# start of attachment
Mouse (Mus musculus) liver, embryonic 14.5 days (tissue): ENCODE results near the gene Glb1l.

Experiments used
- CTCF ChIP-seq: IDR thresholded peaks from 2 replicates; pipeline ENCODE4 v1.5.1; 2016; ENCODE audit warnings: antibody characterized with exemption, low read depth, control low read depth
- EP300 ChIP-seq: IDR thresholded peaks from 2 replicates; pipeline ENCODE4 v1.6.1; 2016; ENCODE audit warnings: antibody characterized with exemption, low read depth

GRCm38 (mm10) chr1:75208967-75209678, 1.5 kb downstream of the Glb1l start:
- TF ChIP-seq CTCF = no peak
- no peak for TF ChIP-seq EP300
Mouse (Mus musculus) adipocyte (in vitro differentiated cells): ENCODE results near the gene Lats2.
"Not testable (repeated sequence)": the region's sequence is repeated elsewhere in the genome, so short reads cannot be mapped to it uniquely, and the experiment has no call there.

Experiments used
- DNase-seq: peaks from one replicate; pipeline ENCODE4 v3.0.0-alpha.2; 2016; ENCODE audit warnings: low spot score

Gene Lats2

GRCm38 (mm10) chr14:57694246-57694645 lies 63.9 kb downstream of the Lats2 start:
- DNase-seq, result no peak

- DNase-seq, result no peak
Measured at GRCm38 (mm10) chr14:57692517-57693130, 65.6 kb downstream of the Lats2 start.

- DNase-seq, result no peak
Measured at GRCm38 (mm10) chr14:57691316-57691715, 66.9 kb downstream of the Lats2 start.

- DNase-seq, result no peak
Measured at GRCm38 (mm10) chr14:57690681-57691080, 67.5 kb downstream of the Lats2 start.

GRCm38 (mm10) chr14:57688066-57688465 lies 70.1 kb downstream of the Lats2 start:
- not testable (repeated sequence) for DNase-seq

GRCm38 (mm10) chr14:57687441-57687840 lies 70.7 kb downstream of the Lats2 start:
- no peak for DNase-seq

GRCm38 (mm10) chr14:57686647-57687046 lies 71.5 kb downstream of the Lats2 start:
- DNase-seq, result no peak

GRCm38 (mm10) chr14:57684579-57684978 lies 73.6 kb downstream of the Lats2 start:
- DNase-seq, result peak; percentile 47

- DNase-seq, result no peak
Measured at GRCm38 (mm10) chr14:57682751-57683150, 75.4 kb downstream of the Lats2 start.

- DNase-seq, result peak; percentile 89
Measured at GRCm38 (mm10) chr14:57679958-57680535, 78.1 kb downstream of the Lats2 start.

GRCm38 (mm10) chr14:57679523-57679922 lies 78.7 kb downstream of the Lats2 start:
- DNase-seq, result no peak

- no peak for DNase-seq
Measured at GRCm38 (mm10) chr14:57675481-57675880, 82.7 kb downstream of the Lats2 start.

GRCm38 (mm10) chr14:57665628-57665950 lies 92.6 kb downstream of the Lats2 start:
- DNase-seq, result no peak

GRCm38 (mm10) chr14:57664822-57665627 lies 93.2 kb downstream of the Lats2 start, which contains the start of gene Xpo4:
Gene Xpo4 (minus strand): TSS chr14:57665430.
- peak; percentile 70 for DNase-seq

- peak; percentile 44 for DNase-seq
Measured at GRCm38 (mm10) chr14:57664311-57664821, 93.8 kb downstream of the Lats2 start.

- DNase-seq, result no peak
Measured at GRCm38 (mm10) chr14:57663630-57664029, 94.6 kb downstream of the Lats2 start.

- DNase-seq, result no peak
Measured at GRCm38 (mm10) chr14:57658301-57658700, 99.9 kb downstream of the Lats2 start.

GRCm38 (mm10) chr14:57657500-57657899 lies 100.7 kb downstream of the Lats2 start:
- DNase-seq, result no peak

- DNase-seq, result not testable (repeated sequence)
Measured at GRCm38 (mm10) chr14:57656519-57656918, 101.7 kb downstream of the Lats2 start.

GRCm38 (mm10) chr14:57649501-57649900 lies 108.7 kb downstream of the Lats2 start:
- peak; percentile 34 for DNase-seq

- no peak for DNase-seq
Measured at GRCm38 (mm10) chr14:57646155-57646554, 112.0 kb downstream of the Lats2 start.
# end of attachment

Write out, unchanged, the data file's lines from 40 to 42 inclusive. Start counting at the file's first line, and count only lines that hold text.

Gene Xpo4 (minus strand): TSS chr14:57665430.
- peak; percentile 70 for DNase-seq

- peak; percentile 44 for DNase-seq